Archery is a lot less expensive than triathletes, easier to find events compared to cycling, and a sport that is much less age dependent.  So long as I maintain the best level of activity and recovery I should last a pretty long time shooting arrows.

Here’s the thing, finding the best point where recovery is needed and just plain soreness needing to be worked through is a tough balancing act.  As the 60+ critic pointed out everyone understands recovery and aging.  So, everyone, of you have sound advice I’m listening.

The Goat is Home

My TRU Ball Goat release busted.  I called TRU Ball.  They gave me instructions for it to be returned so that they could repair it.  I shipped the Goat back regular (the less expensive method) mail.  Seven days later that Goat was back in my hand. That is hard to beat when it comes to customer service.

During the Goat’s absence I tried shooting an old True Fire thumb release.  The trigger on that release has no sensitivity adjustment.  This meant having to move my thumb to active the release.  That didn’t pan out.

Next I tried an old Scott Black Hole 3. It was just too cold. Sure, you might be a wizard at adjusting this type of release to make it more sensitive – not me. I’ve tried and given up. Every attempt at finding that perfect spot where the hinge releases, when I make the adjustment, is either too hot or too cold.   Next I used an old Scott Long Horn Pro Advantage release.  That was just right. The release setting set by a tech at Scott.

Even though I ‘mostly’ use back tension to active my Goat in the thumb trigger mode I am less comfortable with a pure back tension hinge.  When I make a mistake with a hinge style release it is a whopper. With a thumb activation I can be a little less careful.

Still, I enjoy shooting exclusively a hinge style release.  For years it was all I shot.  Then, a bow tech, who seemed knowledgeable, claimed thumb releases were the better approach.  It wasn’t as if he was trying to sell me a thumb release, the shop where he worked didn’t have any thumb releases in stock at the time.

I’d been using a Scott Black Hole 3 my wife had purchased me as a Christmas gift in 2014, a few weeks after I’d started playing around with archery.  A buddy of mine used a Black Hole 3 and it the total extent of my knowledge of hinge releases.

Because this buddy was a ex-pro (he made certain you became aware of his past and present glory) I thought he must be doing something better than me. So, when Brenda asked what I wanted for Christmas I told her a Scott Black Hole 3 release. With that request I exhausted my complete knowledge base of hinge releases.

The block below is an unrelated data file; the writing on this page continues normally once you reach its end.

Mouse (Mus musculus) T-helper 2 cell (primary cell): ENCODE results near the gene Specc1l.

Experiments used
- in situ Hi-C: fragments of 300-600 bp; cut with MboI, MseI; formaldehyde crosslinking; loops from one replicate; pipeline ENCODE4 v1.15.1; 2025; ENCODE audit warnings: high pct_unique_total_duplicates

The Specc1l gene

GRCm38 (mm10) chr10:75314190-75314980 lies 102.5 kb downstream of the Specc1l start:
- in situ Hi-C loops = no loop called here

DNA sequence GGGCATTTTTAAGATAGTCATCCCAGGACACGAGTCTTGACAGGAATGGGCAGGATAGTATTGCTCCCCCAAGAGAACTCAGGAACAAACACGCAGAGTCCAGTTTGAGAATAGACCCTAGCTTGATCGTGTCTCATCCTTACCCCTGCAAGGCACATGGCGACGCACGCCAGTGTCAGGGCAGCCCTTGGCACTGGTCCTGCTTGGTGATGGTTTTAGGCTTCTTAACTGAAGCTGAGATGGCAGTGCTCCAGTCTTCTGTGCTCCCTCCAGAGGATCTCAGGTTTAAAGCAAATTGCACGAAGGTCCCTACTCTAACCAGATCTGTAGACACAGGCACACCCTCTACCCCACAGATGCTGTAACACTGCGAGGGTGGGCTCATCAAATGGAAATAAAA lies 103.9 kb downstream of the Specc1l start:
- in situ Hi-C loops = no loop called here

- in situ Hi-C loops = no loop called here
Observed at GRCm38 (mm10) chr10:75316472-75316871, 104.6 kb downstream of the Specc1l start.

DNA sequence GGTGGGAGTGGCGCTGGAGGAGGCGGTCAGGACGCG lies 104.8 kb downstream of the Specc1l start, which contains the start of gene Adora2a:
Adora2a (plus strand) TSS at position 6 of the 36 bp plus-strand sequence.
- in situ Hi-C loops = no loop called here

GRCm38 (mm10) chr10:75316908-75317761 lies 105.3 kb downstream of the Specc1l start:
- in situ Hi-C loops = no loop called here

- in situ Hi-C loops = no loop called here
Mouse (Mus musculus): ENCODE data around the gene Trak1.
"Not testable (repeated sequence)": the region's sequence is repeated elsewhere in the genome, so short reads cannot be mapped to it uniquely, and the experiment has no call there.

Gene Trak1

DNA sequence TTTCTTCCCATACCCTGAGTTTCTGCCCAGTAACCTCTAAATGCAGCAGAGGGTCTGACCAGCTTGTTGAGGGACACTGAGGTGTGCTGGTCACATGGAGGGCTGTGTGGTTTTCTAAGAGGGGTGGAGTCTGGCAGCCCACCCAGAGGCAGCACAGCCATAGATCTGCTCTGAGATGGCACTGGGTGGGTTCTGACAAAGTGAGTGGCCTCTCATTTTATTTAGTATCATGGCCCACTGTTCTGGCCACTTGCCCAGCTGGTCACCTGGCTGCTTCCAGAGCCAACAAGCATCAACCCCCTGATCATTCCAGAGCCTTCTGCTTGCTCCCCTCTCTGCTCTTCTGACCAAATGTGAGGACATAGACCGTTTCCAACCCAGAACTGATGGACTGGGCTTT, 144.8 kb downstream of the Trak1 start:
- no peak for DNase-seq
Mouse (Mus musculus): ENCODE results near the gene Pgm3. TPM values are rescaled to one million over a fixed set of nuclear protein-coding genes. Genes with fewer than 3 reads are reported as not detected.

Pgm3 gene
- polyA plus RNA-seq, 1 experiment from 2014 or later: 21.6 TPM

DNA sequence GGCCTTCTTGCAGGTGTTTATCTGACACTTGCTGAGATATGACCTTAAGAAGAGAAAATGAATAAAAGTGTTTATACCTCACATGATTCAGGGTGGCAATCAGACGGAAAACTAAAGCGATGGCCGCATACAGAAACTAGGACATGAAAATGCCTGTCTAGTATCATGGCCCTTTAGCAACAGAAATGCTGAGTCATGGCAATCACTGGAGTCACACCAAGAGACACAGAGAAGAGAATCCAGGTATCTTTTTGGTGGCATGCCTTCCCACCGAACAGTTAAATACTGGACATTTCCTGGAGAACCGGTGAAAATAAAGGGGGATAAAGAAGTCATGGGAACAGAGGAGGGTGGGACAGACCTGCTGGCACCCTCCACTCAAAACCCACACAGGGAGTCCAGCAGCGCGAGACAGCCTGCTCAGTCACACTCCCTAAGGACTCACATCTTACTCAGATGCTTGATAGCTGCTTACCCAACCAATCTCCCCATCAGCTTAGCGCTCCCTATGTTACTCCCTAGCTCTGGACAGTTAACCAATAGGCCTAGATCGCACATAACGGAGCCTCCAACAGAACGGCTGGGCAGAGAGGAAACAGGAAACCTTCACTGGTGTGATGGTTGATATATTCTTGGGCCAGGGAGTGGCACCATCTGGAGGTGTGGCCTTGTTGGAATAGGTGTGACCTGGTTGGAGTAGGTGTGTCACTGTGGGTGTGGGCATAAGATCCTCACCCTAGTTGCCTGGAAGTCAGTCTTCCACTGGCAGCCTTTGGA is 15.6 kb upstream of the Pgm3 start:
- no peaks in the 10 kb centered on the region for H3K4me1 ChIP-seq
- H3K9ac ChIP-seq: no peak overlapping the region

Until that point I’d been using a finger trigger release.  I think it was a Scott Little Goose.  The Little Goose was a nice release.  I lost it when I sold a bow and the case it was in.  I’d forgotten to remove the Little Goose  from the case and it was gone forever.

On Christmas morning of 2014 I unwrapped my new hinge release then watched a YouTube on how to use it. Despite a bit of nervousness having heard all sorts of tooth breaking, lip busting, and nose bleeding horror stories of hinge style shooting I set out to master pure back tension.  The mastering remains unattained.

Thus far, I endure injury free using a back tension.  Nevertheless, I let the bow tech at the thumbless release shop convince me to use a thumb release over a hinge.  I found one at a different nearby archery shop.  It was the True Fire release.  They were too happy to accept my money.

Over time, it became clear that that choice, the True Fire, was excellent for hunting, less so for target shooting.  The sensitivity on the model I owned was simply too dull in that it required to great of a movement for me to activate.

Months into working with the True Fire, I was mentally stuck with a thumb.  Each time I worked to switch back to a hinge every poor form habit, which you can get away with using a thumb release, was so much a part of my shooting that the practice with pure hinge release was frustrating.

Luckily, another bow tech at another shop suggested I try the TRU Ball Goat.  I could set it to trigger the way I wanted.  It fit so that I could use, to some degree, back tension to activate the release.

Actually, a good archer can use the Goat with back tension with or without the thumb approach.  In my hands, well a hybrid approach is a fair description.  Sometimes I get the back tension, sometimes I thumb it, and sometimes is fire an arrow seemingly by magic. (The arrows is flying toward the target and I’m not yet ready)

Then, my Goat broke.  I pulled out the old True Fire. I gave up on the True Fire, after shooting a 533 out of 600, and eventually migrated to the Scott Longhorn Pro Advantage.